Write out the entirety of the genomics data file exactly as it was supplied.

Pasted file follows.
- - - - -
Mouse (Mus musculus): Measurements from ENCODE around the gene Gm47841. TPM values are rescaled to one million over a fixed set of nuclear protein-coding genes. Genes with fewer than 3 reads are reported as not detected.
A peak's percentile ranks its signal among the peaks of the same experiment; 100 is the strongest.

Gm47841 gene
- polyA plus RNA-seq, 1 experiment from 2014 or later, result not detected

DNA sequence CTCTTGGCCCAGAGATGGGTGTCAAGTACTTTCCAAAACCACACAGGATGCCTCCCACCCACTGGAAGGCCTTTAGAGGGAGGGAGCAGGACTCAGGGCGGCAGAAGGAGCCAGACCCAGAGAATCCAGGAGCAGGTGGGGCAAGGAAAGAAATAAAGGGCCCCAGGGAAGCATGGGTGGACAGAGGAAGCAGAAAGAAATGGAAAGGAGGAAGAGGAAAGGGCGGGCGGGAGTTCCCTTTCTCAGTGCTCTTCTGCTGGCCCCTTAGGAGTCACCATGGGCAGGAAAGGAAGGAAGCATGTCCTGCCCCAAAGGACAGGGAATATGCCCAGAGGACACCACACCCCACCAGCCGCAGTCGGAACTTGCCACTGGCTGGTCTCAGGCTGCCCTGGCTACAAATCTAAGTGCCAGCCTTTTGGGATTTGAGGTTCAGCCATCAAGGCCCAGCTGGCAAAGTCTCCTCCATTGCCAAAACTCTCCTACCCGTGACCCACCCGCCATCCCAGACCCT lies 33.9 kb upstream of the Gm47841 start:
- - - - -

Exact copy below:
Mouse (Mus musculus): Measurements from ENCODE around the gene Gm47841. TPM values are rescaled to one million over a fixed set of nuclear protein-coding genes. Genes with fewer than 3 reads are reported as not detected.
A peak's percentile ranks its signal among the peaks of the same experiment; 100 is the strongest.

Gm47841 gene
- polyA plus RNA-seq, 1 experiment from 2014 or later, result not detected

DNA sequence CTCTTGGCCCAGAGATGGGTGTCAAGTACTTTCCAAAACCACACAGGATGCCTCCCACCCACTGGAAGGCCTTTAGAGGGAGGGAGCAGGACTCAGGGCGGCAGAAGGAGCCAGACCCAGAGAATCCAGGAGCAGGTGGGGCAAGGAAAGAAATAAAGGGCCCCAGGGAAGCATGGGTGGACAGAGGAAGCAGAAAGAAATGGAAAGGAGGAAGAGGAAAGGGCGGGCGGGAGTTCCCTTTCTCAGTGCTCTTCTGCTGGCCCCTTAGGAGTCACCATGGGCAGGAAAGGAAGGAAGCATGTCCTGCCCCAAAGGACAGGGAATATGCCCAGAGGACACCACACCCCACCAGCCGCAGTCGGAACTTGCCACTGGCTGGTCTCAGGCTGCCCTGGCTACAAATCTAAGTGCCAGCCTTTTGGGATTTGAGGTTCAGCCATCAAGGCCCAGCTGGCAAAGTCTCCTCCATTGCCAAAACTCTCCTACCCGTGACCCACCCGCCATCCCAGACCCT lies 33.9 kb upstream of the Gm47841 start: